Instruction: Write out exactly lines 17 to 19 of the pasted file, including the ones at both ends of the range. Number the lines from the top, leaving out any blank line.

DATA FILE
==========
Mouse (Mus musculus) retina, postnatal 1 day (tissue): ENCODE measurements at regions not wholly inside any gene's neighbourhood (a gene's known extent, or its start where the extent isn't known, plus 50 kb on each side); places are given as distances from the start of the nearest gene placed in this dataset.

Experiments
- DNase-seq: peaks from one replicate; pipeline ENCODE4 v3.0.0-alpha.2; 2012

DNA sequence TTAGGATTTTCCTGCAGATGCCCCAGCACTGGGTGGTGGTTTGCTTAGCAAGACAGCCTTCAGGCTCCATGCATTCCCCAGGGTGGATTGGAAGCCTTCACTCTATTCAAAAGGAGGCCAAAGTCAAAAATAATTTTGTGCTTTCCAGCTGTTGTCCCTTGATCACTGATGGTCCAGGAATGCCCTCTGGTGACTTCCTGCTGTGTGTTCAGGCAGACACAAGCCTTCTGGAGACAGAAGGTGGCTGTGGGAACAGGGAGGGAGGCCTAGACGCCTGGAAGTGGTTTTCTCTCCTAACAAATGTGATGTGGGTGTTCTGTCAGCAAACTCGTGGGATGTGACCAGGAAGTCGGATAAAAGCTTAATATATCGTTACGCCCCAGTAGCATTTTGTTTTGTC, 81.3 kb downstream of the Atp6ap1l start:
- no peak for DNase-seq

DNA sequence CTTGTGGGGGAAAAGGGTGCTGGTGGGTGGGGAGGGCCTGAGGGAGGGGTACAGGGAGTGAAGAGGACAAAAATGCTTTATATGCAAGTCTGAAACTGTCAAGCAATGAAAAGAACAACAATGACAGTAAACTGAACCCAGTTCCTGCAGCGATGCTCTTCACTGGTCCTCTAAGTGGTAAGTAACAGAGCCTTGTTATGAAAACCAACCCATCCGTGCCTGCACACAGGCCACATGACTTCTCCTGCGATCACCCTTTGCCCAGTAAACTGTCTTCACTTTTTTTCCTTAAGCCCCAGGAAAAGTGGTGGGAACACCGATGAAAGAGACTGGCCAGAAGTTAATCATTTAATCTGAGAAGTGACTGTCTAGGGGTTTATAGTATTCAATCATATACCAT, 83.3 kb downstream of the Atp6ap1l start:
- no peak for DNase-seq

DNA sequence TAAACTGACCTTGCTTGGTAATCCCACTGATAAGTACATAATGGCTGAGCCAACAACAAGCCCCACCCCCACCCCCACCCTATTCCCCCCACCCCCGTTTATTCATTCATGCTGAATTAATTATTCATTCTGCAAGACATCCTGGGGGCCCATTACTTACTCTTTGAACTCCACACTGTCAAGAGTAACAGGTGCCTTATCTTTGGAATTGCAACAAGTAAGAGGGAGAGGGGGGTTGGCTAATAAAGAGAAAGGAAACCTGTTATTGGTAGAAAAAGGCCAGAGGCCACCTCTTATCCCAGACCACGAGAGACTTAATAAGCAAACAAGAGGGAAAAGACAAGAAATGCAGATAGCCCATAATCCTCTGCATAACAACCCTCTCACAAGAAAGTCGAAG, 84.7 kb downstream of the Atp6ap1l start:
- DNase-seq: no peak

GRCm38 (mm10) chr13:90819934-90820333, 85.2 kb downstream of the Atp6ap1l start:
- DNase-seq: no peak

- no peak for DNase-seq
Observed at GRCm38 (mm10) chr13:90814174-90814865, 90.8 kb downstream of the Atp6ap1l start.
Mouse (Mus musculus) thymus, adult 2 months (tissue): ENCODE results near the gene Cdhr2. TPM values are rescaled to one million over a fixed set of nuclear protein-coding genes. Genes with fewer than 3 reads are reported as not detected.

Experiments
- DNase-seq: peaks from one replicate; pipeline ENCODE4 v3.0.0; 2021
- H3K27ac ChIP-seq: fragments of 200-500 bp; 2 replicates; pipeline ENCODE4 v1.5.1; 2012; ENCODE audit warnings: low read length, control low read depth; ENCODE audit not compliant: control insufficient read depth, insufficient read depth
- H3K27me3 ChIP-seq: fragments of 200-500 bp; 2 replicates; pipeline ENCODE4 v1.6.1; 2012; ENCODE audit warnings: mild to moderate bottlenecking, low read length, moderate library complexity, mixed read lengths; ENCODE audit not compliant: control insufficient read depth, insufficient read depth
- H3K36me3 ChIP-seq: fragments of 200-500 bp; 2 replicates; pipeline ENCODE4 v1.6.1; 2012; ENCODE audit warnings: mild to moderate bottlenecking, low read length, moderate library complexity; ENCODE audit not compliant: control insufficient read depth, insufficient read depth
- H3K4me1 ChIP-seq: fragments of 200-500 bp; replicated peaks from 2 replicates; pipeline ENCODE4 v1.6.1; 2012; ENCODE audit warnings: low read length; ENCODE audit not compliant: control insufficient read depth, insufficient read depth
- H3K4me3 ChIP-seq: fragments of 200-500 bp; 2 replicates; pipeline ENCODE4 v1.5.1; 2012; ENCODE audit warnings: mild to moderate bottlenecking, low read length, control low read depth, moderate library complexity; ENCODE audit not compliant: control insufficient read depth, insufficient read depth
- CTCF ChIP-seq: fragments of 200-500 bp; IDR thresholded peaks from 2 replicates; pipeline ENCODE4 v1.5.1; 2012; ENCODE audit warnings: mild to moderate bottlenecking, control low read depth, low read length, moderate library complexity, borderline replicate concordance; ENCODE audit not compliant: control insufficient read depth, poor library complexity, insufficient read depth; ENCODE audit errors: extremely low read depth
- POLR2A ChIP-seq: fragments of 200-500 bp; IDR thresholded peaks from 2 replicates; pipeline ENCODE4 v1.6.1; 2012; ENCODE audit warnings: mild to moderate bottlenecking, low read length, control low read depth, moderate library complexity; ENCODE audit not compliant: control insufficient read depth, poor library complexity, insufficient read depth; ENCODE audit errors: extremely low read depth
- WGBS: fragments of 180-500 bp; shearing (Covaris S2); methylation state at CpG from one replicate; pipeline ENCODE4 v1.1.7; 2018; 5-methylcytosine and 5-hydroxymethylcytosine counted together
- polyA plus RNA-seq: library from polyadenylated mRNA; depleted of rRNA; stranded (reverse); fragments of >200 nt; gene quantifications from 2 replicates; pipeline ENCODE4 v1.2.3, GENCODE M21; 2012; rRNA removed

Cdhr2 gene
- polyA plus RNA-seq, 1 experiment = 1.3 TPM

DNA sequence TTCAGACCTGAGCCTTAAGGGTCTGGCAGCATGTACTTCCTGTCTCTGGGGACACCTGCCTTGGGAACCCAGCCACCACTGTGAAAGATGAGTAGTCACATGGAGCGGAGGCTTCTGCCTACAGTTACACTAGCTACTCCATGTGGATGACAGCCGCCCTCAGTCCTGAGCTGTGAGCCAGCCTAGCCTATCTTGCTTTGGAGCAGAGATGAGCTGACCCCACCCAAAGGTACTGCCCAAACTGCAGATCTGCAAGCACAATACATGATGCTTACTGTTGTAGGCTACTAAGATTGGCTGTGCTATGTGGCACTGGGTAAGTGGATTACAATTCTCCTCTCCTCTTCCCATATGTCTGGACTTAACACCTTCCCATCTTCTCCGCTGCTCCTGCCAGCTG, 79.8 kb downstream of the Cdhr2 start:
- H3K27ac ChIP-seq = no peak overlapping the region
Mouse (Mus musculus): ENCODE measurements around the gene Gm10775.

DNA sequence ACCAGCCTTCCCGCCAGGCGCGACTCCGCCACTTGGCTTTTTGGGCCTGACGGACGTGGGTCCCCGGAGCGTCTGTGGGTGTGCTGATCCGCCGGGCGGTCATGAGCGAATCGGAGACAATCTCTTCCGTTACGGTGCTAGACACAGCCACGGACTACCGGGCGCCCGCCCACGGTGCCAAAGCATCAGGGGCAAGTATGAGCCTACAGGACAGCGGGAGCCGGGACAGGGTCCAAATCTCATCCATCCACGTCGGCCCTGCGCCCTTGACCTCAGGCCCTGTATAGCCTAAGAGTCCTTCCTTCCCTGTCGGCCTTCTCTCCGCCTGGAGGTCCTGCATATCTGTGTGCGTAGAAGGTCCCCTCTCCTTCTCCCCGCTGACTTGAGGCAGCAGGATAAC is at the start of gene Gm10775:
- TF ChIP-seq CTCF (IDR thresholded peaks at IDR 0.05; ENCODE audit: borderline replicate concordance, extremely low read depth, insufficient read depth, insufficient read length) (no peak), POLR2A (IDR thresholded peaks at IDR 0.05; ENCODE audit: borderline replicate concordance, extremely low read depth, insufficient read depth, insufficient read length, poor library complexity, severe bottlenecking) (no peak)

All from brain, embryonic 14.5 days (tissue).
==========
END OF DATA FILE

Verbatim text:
- H3K27ac ChIP-seq: fragments of 200-500 bp; 2 replicates; pipeline ENCODE4 v1.5.1; 2012; ENCODE audit warnings: low read length, control low read depth; ENCODE audit not compliant: control insufficient read depth, insufficient read depth
- H3K27me3 ChIP-seq: fragments of 200-500 bp; 2 replicates; pipeline ENCODE4 v1.6.1; 2012; ENCODE audit warnings: mild to moderate bottlenecking, low read length, moderate library complexity, mixed read lengths; ENCODE audit not compliant: control insufficient read depth, insufficient read depth
- H3K36me3 ChIP-seq: fragments of 200-500 bp; 2 replicates; pipeline ENCODE4 v1.6.1; 2012; ENCODE audit warnings: mild to moderate bottlenecking, low read length, moderate library complexity; ENCODE audit not compliant: control insufficient read depth, insufficient read depth